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Review: The Rise of Skywalker

“A confusing combination of giddy childhood excitement and disappointed resignation” is how I described The Rise of Skywalker as we left the theatre at 2.30 AM. I had decided that an eight-hour triple bill would be the only worthy cinematic environment in which to conclude my lifelong journey with the Skywalkers, and honestly I did have a great time. As a Star Wars purist, the new trilogy had never really been my cup of tea, but the final instalment was an enjoyable, exciting film to watch. The film was as beautiful as ever, with interesting character developments and a well-navigated farewell to Carrie Fisher. I really enjoyed the continued exploration of Kylo Ren, and this final film has cemented him as one of the most intriguing, multi-faceted characters of the Star Wars universe. Not only this, but the dynamic between Kylo Ren and Rey which was so interesting in The Last Jedi is further explored with emotional depth and maturity, although ending on a rather strange note. Continue reading Review: The Rise of Skywalker

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A Man’s World? Women Snubbed Once Again at Golden Globe Awards

It’s that time of year again – the Golden Globe Awards. Now, in the film-making industry this should be a time for excitement and celebration. However, with the recent release of the Golden Globe nominations, it is clear that talented women behind the camera continue to find their creative voices silenced and their work undermined and shut out. It is nearly 2020, a new decade, and yet there are still no females nominated for Best Screenplay or for Best Direction Awards. Stacy Smith, the founder of USC’s Annenberg Inclusion Initiate stated that the Golden Globes is limited in its ‘lopsided view of talent that fosters the longevity of male directors over their female peers’. Hollywood is overwhelmingly a male sector, and with these nominations, it seems that the Golden Globes’ objective is to perpetuate that. Continue reading A Man’s World? Women Snubbed Once Again at Golden Globe Awards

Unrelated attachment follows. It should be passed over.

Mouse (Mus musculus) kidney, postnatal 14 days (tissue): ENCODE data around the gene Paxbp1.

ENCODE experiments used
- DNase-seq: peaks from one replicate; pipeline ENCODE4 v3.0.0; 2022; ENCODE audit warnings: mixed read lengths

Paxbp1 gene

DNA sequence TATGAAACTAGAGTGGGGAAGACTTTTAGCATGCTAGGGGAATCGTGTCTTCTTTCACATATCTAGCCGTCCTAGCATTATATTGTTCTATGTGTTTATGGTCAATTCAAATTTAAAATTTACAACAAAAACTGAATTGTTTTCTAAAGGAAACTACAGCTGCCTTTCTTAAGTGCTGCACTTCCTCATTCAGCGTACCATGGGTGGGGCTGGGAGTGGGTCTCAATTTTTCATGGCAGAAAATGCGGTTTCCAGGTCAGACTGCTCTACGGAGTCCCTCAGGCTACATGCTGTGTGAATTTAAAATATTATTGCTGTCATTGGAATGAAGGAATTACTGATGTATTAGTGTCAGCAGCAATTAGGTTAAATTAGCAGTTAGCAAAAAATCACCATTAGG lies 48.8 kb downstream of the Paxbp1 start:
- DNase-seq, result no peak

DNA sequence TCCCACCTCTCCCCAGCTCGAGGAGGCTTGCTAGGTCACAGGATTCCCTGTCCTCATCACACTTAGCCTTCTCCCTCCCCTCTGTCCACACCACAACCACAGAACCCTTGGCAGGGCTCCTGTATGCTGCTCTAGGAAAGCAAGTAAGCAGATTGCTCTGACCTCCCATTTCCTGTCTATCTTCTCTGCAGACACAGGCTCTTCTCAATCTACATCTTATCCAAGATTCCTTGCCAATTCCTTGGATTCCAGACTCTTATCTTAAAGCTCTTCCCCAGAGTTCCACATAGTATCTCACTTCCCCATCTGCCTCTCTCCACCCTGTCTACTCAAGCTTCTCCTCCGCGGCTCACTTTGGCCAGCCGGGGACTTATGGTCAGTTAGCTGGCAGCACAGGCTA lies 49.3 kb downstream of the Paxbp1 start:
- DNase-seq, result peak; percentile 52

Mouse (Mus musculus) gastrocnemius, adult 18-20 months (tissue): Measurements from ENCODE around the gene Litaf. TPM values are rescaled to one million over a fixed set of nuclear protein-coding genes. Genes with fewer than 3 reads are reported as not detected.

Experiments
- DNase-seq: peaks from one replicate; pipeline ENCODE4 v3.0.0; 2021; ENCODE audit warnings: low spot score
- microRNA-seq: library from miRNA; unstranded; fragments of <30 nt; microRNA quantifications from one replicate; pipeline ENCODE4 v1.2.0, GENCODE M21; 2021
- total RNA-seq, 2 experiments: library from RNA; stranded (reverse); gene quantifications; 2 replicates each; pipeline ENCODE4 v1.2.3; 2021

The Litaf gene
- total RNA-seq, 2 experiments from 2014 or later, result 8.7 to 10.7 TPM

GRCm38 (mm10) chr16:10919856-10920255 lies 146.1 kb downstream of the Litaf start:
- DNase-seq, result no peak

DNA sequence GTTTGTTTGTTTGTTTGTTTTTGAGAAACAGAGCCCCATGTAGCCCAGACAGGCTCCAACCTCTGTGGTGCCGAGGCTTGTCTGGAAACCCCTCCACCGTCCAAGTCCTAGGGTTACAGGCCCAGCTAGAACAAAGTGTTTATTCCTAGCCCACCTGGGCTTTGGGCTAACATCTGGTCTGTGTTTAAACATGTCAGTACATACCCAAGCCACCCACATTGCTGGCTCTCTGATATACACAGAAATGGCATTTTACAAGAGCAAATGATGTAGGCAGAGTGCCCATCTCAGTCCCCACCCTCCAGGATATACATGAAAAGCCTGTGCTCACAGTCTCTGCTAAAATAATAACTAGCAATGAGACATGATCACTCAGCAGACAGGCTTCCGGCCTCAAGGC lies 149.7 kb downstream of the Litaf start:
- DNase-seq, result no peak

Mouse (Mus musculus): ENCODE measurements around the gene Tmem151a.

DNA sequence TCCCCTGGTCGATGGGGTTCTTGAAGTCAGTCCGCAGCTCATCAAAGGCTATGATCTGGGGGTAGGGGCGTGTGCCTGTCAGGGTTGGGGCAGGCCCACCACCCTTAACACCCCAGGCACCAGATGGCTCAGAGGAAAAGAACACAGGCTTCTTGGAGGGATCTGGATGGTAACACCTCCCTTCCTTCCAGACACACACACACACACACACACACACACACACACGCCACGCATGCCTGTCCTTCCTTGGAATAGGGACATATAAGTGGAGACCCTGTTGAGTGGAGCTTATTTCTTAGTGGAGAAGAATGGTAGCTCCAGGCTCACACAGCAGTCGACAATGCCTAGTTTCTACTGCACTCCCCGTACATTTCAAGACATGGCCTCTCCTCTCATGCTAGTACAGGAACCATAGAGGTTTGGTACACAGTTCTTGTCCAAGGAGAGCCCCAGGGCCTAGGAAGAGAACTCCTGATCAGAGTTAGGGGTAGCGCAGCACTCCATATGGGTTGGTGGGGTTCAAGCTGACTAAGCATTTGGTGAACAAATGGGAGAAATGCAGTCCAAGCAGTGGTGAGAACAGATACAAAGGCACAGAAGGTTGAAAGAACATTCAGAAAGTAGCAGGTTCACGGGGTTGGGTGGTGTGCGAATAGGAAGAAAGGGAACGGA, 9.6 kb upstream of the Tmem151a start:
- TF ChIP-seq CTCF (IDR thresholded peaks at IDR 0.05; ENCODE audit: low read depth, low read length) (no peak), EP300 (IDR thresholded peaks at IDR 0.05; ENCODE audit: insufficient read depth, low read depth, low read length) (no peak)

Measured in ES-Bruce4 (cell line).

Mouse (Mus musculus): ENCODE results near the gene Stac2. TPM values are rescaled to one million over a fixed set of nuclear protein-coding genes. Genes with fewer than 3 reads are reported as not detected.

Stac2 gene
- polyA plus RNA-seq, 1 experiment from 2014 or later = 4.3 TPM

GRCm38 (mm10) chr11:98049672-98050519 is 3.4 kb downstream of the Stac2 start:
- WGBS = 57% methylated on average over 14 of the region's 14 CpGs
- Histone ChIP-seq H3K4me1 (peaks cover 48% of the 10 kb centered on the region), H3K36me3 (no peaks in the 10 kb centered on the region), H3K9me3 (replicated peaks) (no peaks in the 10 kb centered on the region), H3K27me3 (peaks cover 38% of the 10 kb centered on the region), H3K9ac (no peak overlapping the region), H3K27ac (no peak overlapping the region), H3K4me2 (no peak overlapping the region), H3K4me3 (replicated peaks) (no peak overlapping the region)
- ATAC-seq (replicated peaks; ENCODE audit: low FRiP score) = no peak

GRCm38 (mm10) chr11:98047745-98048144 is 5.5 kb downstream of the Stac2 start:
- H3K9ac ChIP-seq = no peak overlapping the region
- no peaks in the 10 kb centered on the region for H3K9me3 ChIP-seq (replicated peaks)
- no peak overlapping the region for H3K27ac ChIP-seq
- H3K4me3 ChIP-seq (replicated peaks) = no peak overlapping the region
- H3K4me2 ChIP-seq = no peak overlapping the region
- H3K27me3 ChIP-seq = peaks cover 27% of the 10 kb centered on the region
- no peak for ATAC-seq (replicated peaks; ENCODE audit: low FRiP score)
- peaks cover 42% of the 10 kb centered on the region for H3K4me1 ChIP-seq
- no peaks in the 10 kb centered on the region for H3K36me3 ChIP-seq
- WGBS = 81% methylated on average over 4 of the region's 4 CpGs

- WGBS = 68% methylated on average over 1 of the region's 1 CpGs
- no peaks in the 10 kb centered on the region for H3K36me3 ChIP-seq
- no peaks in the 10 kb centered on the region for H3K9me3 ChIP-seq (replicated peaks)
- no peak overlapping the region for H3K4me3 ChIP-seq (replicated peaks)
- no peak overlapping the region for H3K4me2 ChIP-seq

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Frost on Film: Knives Out

A Who-Dun-It for the Modern Age It’s fair to say that Rian Johnson has not had the easiest last few years. Before December 2017 Johnson was no doubt in dreamland, having been given the opportunity to write and direct the latest instalment in the Star Wars franchise – Episode VIII: The Last Jedi. However, following its release an onslaught of polarising feedback permeated social media … Continue reading Frost on Film: Knives Out

Frost on Film: Le Mans ’66

In some ways James Mangold’s latest directorial outing is a rare breed as we are not often treated to films about racing cars and the drivers inside. Since the release of Rush in 2013, there hasn’t been anything particularly comparable in cinemas, that is, until now. Le Mans ’66 serves almost as the spiritual cousin to Rush, delivering exhilaration, excitement and energy in spades, tracing the story of two men who fought to beat the odds and win an acclaimed international racing marathon. Continue reading Frost on Film: Le Mans ’66

Frost on Film: The Cliff’s Edge- Thelma & Louise’s finale and its influences

By 1991, director Ridley Scott was well accustomed to taking risks and yet, even for him, the finale of Thelma & Louise proved to be an outlandish proposition so immediate and surprising that its cultural impact can still be viewed today. The image of two women screaming jovially in the front seats of a convertible as they freefall off a cliff is an unforgettable one. At the time, this ending was a huge risk but it payed off considerably as Thelma & Louise became one of Scott’s biggest critical successes, earning him his first Oscar nomination for Best Director. It has also cemented Thelma and Louise’s place as cultural icons of feminist cinema. Continue reading Frost on Film: The Cliff’s Edge- Thelma & Louise’s finale and its influences

Stylish Screen: Inspirational Fashion from TV & Film

Another Halloween has been and gone but our obsession with fancy dress is far from over. And the best part is that you don’t even have to wait until your friend’s birthday or Christmas party to whip-out your best costume anymore – it seems we’re starting to integrate our favourite outfits from popular culture into our everyday wear, with John Lewis reporting last month an increase in sales of Peaky Blinders’ style flat caps, and black jumpsuits, like those worn by Phoebe Waller-Bridge in Fleabag. Continue reading Stylish Screen: Inspirational Fashion from TV & Film